• Not enough people of color are in the “pipeline” for college teaching jobs. While acknowledging the paucity of people of color in some fields, such as engineering or physics, she noted “great numbers of Ph.D.’s of color in the humanities and education and we still don’t have great diversity on these faculties.”
  • Officials are unwilling to bend the rules for the appointment of a person of color. In contrast, this is a common practice for a favored, white applicant. “Let me tell you a secret—exceptions are made for white people constantly in the academy; exceptions are the rule in academe,” she wrote.
  • Candidates of color “aren’t the right fit.” In reality, she writes, faculty search committees tend to hire people just like themselves instead of seeking out and valuing diversity among their ranks.
  • Officials are reluctant to seek advice and knowledge about how to attract faculty of color. However, she noted that officials at minority-serving institutions, such as high-performing historically black colleges and universities, have a wealth of experience in this area and are able to recruit and retain diverse faculty.

I called Gasman, curious to know the reaction she might have received to her bold claim. “I’m very much an activist … and over the course of my career, I’ve written over 300 opinion pieces on this topic, and this wasn’t the first time I’ve said this or something of the sort,” she said, adding that this time it struck a nerve. “The Washington Post said within the first three hours of the posting, it attracted over 60,000 tweets. I received 6,009 emails, and I’m still answering them.”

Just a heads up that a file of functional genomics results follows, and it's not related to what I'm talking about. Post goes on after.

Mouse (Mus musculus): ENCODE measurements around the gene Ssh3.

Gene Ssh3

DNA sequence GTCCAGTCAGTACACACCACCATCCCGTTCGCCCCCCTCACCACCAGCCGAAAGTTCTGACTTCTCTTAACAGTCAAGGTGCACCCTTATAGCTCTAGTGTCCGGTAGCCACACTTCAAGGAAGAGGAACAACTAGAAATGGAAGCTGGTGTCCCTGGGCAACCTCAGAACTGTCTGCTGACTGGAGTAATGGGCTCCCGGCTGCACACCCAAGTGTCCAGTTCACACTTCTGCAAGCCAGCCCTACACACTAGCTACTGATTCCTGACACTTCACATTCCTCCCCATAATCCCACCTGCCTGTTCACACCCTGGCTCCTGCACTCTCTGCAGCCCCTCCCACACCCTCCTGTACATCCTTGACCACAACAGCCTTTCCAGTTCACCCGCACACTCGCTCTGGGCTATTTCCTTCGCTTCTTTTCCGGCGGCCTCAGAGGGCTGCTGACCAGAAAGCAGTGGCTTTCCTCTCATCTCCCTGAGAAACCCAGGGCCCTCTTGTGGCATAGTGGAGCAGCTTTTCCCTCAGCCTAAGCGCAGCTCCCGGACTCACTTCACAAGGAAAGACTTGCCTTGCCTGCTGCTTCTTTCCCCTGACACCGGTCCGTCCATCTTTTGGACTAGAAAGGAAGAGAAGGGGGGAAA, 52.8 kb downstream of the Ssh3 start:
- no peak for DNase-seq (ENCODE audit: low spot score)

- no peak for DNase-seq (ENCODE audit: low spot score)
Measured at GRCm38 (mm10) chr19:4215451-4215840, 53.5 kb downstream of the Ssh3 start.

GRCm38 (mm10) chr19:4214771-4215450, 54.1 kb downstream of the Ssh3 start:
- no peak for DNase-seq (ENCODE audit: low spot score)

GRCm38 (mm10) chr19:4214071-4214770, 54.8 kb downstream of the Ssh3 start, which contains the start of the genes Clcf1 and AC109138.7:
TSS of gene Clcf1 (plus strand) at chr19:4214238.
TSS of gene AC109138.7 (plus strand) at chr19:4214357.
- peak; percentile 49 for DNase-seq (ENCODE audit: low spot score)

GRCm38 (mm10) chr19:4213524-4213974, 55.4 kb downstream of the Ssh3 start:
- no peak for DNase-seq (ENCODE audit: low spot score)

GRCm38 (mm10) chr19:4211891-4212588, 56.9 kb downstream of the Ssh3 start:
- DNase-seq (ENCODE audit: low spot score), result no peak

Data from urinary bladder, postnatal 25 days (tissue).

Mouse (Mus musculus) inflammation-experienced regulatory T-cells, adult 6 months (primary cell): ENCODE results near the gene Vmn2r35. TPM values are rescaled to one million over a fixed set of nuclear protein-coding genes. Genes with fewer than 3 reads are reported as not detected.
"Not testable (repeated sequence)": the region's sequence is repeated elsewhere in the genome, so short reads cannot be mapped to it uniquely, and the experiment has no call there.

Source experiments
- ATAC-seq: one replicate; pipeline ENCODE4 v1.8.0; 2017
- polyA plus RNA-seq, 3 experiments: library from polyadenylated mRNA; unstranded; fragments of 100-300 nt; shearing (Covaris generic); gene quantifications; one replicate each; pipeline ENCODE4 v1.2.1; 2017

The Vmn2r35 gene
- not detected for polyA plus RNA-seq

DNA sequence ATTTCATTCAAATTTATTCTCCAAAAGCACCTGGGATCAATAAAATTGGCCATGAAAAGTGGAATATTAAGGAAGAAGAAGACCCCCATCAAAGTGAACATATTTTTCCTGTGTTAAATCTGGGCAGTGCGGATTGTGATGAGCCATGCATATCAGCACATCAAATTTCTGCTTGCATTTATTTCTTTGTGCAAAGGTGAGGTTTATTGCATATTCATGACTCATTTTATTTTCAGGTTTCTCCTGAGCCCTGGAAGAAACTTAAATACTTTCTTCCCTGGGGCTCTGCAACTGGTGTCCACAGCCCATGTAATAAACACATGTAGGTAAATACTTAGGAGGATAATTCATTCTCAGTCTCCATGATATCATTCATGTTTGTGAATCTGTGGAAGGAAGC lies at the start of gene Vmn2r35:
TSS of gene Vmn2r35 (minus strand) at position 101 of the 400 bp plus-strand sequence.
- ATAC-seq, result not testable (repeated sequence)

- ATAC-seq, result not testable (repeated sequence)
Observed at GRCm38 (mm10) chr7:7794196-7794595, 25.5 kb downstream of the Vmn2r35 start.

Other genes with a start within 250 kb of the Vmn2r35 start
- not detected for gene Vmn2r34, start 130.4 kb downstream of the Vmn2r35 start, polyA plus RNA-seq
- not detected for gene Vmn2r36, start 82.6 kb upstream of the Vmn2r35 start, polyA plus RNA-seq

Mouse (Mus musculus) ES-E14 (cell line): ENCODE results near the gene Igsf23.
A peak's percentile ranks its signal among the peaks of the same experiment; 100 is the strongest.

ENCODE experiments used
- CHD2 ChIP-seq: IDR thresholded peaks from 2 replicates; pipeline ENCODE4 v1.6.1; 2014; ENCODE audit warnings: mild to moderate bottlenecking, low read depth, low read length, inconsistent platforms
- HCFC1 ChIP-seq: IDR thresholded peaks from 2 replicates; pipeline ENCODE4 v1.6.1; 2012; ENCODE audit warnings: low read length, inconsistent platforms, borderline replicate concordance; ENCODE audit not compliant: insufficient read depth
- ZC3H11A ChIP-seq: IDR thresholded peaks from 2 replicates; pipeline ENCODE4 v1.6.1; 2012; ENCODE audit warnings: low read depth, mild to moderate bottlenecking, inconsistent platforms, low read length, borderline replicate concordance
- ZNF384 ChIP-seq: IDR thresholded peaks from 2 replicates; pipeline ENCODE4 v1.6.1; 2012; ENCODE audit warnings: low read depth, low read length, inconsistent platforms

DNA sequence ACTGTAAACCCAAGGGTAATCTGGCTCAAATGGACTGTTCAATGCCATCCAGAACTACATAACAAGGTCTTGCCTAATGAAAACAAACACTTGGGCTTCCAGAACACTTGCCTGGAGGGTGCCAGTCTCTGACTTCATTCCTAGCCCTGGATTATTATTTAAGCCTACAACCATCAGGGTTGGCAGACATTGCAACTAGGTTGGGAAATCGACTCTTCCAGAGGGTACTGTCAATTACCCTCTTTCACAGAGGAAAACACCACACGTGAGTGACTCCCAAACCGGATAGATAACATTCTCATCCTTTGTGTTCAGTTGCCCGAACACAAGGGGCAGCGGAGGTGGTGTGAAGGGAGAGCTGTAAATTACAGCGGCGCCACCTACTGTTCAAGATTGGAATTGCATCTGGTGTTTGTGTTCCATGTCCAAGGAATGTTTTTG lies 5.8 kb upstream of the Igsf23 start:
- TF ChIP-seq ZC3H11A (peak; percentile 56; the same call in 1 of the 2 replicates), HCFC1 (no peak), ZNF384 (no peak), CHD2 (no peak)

So what happened this time?

“I just told the truth,” she said. “To have a white woman from the Ivy League saying this, it must have hit a nerve. [Black] people have written me to say they have thought the same thing, but my saying it let them know they’re not crazy for thinking what they’re experiencing is unique. I’m a tenured full professor, and I can say anything I want. Others can do that too, but they choose not to.”

Gasman may be rare in speaking out, but she is far from alone in noticing or calling out the leadership of ivory towers for turning blind eyes away from seeking diversity inside their ivy-covered halls. A 2015 Mother Jones analysis of NCES figures found that:

Unsurprisingly, the teaching staff at America’s universities are much whiter and much more male than the general population, with Hispanics and African Americans especially underrepresented. At some schools, like Harvard, Stanford, the University of Michigan, and Princeton, there are more foreign teachers than Hispanic and black teachers combined. The Ivy League’s gender stats are particularly damning; men make up 68 percent and 70 percent of the teaching staff at Harvard and Princeton, respectively.